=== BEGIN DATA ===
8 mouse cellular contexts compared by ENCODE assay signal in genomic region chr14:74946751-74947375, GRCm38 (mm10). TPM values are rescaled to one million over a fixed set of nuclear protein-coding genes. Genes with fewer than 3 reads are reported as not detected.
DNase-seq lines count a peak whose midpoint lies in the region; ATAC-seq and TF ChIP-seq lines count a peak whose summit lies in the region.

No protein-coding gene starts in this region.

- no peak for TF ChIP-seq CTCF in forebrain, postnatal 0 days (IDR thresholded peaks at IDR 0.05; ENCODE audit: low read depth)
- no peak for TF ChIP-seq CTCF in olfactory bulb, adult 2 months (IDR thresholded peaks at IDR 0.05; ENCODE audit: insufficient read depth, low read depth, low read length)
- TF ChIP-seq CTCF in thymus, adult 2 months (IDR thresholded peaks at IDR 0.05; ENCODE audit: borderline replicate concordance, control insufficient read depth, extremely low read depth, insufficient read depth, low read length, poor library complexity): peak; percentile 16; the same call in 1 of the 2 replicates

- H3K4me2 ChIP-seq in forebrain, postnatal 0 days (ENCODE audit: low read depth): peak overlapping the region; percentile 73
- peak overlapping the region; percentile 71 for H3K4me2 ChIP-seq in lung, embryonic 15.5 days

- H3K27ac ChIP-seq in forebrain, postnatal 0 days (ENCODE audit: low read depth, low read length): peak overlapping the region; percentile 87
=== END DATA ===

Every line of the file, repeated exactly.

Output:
8 mouse cellular contexts compared by ENCODE assay signal in genomic region chr14:74946751-74947375, GRCm38 (mm10). TPM values are rescaled to one million over a fixed set of nuclear protein-coding genes. Genes with fewer than 3 reads are reported as not detected.
DNase-seq lines count a peak whose midpoint lies in the region; ATAC-seq and TF ChIP-seq lines count a peak whose summit lies in the region.

No protein-coding gene starts in this region.

- no peak for TF ChIP-seq CTCF in forebrain, postnatal 0 days (IDR thresholded peaks at IDR 0.05; ENCODE audit: low read depth)
- no peak for TF ChIP-seq CTCF in olfactory bulb, adult 2 months (IDR thresholded peaks at IDR 0.05; ENCODE audit: insufficient read depth, low read depth, low read length)
- TF ChIP-seq CTCF in thymus, adult 2 months (IDR thresholded peaks at IDR 0.05; ENCODE audit: borderline replicate concordance, control insufficient read depth, extremely low read depth, insufficient read depth, low read length, poor library complexity): peak; percentile 16; the same call in 1 of the 2 replicates

- H3K4me2 ChIP-seq in forebrain, postnatal 0 days (ENCODE audit: low read depth): peak overlapping the region; percentile 73
- peak overlapping the region; percentile 71 for H3K4me2 ChIP-seq in lung, embryonic 15.5 days

- H3K27ac ChIP-seq in forebrain, postnatal 0 days (ENCODE audit: low read depth, low read length): peak overlapping the region; percentile 87